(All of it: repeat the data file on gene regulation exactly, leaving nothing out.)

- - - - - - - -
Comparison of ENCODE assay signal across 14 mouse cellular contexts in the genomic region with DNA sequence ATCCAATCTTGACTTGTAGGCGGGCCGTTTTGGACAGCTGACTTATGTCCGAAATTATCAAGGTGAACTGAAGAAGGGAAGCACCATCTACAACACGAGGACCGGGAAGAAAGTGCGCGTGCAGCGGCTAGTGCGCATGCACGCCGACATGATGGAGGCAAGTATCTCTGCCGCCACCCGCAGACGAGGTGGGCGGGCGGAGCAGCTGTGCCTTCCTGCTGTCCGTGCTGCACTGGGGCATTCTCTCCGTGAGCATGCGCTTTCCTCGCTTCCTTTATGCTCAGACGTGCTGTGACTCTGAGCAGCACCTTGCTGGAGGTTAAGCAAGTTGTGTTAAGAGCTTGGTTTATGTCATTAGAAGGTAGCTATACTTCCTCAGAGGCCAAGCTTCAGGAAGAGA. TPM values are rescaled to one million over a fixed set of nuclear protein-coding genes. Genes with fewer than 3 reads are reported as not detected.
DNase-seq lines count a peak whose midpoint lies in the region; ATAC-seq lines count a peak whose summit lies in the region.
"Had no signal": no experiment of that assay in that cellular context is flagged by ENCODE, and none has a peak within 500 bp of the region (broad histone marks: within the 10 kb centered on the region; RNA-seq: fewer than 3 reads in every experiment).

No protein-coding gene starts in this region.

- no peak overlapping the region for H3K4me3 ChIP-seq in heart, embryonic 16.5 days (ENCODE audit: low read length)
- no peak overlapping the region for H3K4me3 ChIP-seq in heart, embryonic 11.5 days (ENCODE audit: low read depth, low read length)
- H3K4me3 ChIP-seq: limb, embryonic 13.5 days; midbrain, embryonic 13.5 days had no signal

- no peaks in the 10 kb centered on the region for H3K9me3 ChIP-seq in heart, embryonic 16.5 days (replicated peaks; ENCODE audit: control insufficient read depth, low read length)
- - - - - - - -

Comparison of ENCODE assay signal across 14 mouse cellular contexts in the genomic region with DNA sequence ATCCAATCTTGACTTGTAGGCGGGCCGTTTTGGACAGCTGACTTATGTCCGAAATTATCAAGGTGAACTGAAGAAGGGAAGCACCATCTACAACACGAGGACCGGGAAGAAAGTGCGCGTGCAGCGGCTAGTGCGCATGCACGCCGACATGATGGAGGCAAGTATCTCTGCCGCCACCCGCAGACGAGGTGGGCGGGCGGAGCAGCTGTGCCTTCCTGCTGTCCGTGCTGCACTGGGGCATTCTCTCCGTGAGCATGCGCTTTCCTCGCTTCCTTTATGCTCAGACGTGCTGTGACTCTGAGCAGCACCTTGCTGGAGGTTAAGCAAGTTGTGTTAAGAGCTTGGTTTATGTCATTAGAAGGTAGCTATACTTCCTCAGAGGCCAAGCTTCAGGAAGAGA. TPM values are rescaled to one million over a fixed set of nuclear protein-coding genes. Genes with fewer than 3 reads are reported as not detected.
DNase-seq lines count a peak whose midpoint lies in the region; ATAC-seq lines count a peak whose summit lies in the region.
"Had no signal": no experiment of that assay in that cellular context is flagged by ENCODE, and none has a peak within 500 bp of the region (broad histone marks: within the 10 kb centered on the region; RNA-seq: fewer than 3 reads in every experiment).

No protein-coding gene starts in this region.

- no peak overlapping the region for H3K4me3 ChIP-seq in heart, embryonic 16.5 days (ENCODE audit: low read length)
- no peak overlapping the region for H3K4me3 ChIP-seq in heart, embryonic 11.5 days (ENCODE audit: low read depth, low read length)
- H3K4me3 ChIP-seq: limb, embryonic 13.5 days; midbrain, embryonic 13.5 days had no signal

- no peaks in the 10 kb centered on the region for H3K9me3 ChIP-seq in heart, embryonic 16.5 days (replicated peaks; ENCODE audit: control insufficient read depth, low read length)